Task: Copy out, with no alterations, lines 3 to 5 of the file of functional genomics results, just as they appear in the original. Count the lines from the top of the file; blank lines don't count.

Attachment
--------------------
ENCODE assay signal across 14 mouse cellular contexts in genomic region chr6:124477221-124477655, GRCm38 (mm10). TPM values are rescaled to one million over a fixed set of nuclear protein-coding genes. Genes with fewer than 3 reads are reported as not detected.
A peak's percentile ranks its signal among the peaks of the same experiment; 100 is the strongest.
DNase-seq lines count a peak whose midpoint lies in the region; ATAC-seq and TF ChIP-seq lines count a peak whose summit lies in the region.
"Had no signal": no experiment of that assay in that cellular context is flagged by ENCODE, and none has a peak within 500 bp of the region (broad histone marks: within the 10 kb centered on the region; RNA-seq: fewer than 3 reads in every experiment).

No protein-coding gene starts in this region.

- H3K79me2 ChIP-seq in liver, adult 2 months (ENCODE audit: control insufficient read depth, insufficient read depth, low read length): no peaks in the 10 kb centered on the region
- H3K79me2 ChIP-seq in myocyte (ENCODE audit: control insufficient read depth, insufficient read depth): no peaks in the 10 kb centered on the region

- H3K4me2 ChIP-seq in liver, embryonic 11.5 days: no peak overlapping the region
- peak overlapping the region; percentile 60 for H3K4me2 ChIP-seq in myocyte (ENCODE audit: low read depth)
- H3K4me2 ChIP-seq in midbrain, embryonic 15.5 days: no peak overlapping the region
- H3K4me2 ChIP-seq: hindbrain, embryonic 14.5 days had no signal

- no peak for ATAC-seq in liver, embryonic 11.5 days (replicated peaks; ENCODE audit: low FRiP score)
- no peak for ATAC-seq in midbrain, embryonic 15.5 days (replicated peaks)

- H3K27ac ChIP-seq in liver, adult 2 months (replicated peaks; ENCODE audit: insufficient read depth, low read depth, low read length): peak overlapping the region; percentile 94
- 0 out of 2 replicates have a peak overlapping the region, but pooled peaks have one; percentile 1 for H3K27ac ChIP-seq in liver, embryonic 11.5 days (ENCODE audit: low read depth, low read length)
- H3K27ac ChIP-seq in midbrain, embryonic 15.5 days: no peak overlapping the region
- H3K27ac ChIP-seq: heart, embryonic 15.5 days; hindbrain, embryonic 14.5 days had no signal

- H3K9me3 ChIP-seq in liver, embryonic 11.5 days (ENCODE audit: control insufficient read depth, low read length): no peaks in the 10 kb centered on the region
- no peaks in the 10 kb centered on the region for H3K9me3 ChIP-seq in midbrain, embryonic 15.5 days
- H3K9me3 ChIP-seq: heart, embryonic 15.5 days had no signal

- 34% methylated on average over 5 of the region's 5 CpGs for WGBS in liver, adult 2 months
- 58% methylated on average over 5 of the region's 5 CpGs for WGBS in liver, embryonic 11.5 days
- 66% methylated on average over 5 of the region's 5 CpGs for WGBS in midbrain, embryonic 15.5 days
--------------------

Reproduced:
DNase-seq lines count a peak whose midpoint lies in the region; ATAC-seq and TF ChIP-seq lines count a peak whose summit lies in the region.
"Had no signal": no experiment of that assay in that cellular context is flagged by ENCODE, and none has a peak within 500 bp of the region (broad histone marks: within the 10 kb centered on the region; RNA-seq: fewer than 3 reads in every experiment).

No protein-coding gene starts in this region.